This study documents the credit outcomes of older adults immediately before and after the onset of the COVID-19 pandemic in the US. Using credit data to track indicators of financial distress, this study shows that on average, older adults experienced larger reductions in total household debt in the period after the start of the COVID-19 pandemic, relative to adults age 18 to 49. However, there is significant heterogeneity within the population of older adults, where those with higher incomes, with mortgage debt, and with higher credit scores experienced the largest declines. Lower-income older adults experienced an increase in total debt during this period. We also find that older adults are significantly less likely to be approved for new credit in 2020, with the oldest adults (72 and older) experiencing the largest decline in approval rates among those seeking credit. Our results indicate that a large share of older adults benefited from loan payment accommodations during the COVID-19 pandemic. These borrowers tend to be more vulnerable based on debt and credit characteristics, and suggest caution about how well they will manage debt payments when accommodations expire. Finally, we find small but persistent evidence that people in states harder hit by COVID-19 are also among those most likely to rely on accommodations. Overall, these data suggest significant heterogeneity in the credit experiences of older adults during the COVID-19 pandemic that may affect future household financial security.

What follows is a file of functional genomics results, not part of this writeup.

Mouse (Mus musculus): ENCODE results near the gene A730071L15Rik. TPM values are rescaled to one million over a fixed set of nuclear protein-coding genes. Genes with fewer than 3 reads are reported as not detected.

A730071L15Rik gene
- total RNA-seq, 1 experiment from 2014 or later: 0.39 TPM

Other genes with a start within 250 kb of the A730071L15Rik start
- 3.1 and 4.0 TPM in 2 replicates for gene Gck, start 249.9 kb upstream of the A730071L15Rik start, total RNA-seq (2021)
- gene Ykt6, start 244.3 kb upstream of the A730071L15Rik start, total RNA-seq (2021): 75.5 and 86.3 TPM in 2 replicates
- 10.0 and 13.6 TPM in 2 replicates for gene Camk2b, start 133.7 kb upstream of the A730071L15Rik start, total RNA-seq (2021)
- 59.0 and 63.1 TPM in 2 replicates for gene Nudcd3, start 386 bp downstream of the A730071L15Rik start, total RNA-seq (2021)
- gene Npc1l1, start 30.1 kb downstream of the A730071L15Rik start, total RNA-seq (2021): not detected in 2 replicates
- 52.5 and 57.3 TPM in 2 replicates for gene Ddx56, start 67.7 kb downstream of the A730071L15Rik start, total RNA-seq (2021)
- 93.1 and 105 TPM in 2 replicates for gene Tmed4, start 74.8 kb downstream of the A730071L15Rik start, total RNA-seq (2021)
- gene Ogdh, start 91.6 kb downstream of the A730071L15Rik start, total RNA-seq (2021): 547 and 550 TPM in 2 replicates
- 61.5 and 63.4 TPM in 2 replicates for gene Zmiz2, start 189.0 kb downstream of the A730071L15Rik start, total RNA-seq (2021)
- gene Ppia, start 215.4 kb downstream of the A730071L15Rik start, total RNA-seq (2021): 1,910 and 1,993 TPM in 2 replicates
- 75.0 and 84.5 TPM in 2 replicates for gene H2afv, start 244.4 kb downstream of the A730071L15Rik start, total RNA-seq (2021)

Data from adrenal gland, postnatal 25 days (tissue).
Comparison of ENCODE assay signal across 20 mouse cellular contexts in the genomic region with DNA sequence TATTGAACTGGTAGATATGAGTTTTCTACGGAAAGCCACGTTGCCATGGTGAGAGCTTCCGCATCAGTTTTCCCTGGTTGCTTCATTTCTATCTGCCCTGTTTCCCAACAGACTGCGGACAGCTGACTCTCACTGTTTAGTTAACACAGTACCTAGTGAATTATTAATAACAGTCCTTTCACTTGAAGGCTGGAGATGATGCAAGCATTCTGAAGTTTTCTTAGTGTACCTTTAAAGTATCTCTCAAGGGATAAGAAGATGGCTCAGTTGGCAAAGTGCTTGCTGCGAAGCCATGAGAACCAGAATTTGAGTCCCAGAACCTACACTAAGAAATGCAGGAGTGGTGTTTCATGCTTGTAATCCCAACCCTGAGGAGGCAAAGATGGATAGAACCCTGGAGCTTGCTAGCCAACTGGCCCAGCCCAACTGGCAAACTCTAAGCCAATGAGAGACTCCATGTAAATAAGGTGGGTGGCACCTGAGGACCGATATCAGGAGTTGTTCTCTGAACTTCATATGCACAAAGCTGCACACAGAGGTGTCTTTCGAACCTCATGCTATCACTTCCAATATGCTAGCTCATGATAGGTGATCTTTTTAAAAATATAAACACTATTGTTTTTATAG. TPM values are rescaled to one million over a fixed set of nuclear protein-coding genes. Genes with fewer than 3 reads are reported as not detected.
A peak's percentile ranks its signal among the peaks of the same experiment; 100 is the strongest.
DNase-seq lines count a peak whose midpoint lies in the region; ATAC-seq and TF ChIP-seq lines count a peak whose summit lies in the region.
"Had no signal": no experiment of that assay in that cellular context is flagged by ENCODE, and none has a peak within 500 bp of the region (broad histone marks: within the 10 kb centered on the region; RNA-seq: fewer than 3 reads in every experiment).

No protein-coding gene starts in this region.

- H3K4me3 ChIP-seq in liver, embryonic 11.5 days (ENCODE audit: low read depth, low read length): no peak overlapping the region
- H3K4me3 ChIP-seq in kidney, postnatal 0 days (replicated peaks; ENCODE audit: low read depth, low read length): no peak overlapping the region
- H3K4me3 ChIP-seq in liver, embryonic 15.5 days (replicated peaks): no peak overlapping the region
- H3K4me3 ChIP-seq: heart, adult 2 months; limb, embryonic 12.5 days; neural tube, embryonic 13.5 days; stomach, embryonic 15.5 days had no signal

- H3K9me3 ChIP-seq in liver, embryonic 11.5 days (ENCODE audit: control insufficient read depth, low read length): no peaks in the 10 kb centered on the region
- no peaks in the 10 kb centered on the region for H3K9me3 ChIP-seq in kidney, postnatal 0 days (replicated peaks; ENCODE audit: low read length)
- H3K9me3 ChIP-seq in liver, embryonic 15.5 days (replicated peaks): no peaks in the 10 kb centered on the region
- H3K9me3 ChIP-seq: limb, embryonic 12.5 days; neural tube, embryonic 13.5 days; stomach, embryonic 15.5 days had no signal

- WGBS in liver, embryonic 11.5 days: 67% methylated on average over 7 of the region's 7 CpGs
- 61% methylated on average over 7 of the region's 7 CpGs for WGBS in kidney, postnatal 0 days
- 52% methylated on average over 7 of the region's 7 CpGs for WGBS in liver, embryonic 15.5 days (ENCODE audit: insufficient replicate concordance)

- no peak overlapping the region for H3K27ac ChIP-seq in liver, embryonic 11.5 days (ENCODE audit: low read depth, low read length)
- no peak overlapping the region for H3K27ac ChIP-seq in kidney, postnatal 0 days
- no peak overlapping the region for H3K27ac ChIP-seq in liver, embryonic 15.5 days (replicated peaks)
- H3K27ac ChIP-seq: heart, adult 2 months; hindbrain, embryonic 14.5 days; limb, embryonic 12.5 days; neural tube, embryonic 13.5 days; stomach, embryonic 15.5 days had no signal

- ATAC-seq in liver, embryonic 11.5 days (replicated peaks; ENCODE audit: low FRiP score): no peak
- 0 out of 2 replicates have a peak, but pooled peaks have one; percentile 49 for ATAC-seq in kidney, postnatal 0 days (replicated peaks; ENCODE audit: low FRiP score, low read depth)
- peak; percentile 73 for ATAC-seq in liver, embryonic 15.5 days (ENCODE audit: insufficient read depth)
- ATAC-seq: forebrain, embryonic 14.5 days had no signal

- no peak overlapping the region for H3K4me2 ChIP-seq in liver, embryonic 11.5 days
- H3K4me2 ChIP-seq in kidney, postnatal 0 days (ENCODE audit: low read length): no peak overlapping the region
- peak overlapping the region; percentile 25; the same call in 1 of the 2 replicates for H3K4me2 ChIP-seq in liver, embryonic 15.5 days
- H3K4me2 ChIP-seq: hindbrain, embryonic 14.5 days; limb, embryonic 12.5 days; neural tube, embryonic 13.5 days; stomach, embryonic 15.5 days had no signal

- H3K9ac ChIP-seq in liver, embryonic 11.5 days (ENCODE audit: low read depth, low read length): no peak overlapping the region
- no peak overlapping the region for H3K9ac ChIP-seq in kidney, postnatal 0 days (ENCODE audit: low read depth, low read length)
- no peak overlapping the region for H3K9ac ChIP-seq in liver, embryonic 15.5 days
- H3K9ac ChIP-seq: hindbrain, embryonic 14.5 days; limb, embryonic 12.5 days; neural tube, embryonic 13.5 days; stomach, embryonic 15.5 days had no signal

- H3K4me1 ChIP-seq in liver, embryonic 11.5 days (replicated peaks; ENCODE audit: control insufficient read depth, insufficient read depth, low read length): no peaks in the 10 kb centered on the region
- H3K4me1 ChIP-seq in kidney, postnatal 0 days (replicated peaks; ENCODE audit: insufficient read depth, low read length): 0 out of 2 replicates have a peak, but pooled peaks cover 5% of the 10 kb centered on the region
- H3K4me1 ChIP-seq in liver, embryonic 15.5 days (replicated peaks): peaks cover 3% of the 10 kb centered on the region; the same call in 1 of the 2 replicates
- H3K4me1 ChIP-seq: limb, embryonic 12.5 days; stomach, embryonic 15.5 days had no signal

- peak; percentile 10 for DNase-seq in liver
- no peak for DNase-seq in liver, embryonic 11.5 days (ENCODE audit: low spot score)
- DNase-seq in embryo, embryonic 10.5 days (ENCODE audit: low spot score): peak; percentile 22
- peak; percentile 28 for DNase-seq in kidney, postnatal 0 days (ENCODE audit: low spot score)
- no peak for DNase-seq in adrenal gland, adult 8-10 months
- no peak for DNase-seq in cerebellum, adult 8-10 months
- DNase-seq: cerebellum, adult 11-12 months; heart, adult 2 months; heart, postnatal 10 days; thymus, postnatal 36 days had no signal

WI20-Q2: Economic Security of Older Adults during the COVID-19 Crisis: Early Data to Inform Research and Policy